Monday, October 28, 2013


Much of our time these days is spent waiting. We wait to hear back from the doctor. We wait for results from tests. We wait to find out what the next step is. We wait, and we wait and we wait.

We get to the day clinic in the morning -- early, to beat the crowds. We get a number and we wait for them to call us. We go back and wait for the nurse to get the needle and set ready, we wait to check Adi's blood pressure and temperature. We wait until they reset the chair and Adi can sit on it to be weighed.

We go back to the waiting room and wait for the bloodwork to come back. We check the folder to see if Adi's results are there. We wait for them to call us to see the doctor.

The waiting room is packed, and there are little cliques. There are the Arab families, the women in their colorful headdresses, unwrapping containers of food, feeding their kids, talking and laughing. One of the fathers is shouting on his cell phone about how he was searched at a checkpoint before being allowed to pass, despite having all the proper papers. There is the woman who was our roommate for several days -- we hug each other and ask about each other's children, and then we each return to our respective sides of the room.

The Russian families have a different cadence to their speech, the food is a little bit different, and the children are fairer-skinned.

We sit in our corner, with the other Jewish families, talking, not talking, checking our phones, feeding our kids, and then they call us back to see the doctor. She tells us to go downstairs for Adi's bone marrow biopsy and intrathecal. We make our way downstairs and wait. The nurse tells us there are several children ahead of us. We wait. We talk to the other parents in the hallway. We compare diagnoses, ask how their children are responding to treatment. We mentally rank ourselves. Ahead of this one, behind that one.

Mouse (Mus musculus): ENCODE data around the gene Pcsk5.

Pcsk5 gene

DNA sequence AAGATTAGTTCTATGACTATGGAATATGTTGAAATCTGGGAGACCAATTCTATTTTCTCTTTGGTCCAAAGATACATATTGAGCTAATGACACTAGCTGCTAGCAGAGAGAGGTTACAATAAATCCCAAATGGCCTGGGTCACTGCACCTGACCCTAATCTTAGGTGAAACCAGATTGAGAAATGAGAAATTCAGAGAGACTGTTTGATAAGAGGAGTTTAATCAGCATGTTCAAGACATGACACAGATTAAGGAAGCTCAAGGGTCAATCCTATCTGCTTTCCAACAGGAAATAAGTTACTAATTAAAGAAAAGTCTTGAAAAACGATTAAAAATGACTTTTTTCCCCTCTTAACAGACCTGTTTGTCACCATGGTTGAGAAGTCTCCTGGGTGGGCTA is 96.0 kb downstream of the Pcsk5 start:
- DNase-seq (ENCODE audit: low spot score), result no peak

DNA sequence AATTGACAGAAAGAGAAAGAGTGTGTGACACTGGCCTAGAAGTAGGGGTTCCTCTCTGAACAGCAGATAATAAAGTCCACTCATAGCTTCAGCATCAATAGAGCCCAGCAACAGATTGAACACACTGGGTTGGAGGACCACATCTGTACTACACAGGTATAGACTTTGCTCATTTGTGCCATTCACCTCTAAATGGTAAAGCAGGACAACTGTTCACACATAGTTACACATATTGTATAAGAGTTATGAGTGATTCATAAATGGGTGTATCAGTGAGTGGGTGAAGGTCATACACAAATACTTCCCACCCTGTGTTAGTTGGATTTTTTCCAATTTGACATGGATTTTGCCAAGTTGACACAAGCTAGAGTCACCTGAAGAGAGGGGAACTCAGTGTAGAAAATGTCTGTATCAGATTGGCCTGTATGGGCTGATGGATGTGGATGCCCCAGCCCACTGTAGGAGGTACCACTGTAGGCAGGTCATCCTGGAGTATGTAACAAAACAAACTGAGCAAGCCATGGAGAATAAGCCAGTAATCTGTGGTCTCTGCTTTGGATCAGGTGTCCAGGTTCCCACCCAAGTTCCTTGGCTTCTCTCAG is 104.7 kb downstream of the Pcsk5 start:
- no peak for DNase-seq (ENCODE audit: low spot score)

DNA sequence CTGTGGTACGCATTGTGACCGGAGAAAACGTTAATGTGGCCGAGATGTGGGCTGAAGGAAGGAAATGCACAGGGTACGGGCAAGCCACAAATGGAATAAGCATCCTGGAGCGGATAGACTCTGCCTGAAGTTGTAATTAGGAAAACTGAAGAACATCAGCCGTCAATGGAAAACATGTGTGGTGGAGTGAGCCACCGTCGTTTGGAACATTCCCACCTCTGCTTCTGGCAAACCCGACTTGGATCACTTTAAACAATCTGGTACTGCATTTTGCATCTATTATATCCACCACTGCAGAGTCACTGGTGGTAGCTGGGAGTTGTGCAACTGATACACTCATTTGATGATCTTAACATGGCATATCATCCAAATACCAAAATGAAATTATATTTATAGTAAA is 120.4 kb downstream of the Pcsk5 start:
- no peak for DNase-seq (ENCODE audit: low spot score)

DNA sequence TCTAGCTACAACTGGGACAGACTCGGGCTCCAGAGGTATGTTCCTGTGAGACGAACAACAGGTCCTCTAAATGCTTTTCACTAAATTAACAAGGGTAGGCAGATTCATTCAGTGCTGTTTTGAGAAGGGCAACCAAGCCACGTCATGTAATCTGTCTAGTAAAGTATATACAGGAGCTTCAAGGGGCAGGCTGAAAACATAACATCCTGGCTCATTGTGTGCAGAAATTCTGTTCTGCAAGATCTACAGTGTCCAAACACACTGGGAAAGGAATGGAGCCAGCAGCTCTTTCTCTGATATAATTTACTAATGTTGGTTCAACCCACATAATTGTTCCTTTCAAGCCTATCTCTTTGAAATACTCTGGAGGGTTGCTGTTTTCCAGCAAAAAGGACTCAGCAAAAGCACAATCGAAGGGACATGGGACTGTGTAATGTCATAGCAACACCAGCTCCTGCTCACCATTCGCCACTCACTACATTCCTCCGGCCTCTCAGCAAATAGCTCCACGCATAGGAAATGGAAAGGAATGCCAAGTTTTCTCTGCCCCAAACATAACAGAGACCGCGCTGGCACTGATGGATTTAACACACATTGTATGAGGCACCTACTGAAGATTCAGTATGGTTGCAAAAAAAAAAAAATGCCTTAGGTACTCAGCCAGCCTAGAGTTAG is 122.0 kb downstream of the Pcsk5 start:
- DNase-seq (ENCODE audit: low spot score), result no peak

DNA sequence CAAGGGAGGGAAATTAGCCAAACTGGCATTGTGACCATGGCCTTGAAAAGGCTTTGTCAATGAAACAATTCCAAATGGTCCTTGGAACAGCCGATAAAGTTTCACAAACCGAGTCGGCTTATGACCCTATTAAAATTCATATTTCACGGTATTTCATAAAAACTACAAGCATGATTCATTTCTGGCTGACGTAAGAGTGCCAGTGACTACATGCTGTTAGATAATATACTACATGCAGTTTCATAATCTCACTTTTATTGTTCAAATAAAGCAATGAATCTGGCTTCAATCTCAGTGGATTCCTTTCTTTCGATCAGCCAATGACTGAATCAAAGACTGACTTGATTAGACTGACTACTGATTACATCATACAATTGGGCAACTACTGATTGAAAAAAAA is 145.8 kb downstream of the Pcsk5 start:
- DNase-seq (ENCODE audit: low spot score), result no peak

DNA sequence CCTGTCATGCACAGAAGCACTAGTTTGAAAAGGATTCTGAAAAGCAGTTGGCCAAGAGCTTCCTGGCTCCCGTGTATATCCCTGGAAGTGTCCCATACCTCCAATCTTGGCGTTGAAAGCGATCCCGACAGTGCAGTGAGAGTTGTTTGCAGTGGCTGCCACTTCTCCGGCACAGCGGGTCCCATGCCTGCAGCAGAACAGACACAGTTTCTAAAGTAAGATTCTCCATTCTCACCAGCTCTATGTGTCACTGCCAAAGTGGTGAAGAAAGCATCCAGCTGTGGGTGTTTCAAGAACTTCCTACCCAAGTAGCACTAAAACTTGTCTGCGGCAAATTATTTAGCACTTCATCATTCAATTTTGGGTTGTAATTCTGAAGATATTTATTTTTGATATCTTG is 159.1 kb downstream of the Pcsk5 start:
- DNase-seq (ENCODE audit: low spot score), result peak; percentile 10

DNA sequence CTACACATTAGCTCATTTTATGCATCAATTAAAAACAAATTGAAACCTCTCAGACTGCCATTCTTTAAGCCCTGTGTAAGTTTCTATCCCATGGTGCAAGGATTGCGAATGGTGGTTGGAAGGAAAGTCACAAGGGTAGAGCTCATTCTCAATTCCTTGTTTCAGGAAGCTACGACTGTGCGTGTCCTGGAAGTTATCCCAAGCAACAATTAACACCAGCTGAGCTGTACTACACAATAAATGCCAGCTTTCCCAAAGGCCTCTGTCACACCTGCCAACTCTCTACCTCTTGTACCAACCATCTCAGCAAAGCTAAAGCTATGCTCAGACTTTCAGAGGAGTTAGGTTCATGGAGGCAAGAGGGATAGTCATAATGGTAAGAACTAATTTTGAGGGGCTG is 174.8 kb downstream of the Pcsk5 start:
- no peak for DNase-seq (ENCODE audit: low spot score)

They call us in, and we wait while the doctors confer and the nurses set up and we help Adi from the wheelchair to the bed, and we wait until the anesthetic kicks in and he drops into instant sleep, and then we wait outside in the hallway until they open the door and tell us to come into the recovery room and wait for Adi to wake up. Then we have to wait for another two hours before we can go back upstairs, where we have to wait to talk to the doctor about the next phase of treatment and whether we will participate in the current high risk study.

We wait. And we wait. And we stroll by the doctor's office to check what she's doing. She's with another family, kneeling in front of another child, checking closely, talking to the parents softly, gently. We wait. And we wait. And we check again to see if the doctor is still busy, and she is, still talking to these parents, still tending to their child.

And then it is our turn, and the doctor calls us in and explains about the current study, the risks and benefits, and asks us if we want to be randomized. We ask some questions, and she answers them, and we agree to be randomized into the study. She goes to input our information and to take a look at Adi's bone marrow sample, and we wait. She returns and tells us we are in the control group, so Adi will get the standard high risk treatment. She tells us that she saw no blasts in Adi's bone marrow sample, a dash of unexpectedly bright news.

And we go home, and we wait for the next day to start.